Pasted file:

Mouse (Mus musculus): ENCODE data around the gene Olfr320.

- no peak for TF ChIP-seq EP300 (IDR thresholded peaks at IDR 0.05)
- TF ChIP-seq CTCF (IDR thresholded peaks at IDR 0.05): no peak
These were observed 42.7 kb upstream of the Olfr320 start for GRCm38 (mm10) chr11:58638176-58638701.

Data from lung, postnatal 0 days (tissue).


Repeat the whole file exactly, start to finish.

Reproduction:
Mouse (Mus musculus): ENCODE data around the gene Olfr320.

- no peak for TF ChIP-seq EP300 (IDR thresholded peaks at IDR 0.05)
- TF ChIP-seq CTCF (IDR thresholded peaks at IDR 0.05): no peak
These were observed 42.7 kb upstream of the Olfr320 start for GRCm38 (mm10) chr11:58638176-58638701.

Data from lung, postnatal 0 days (tissue).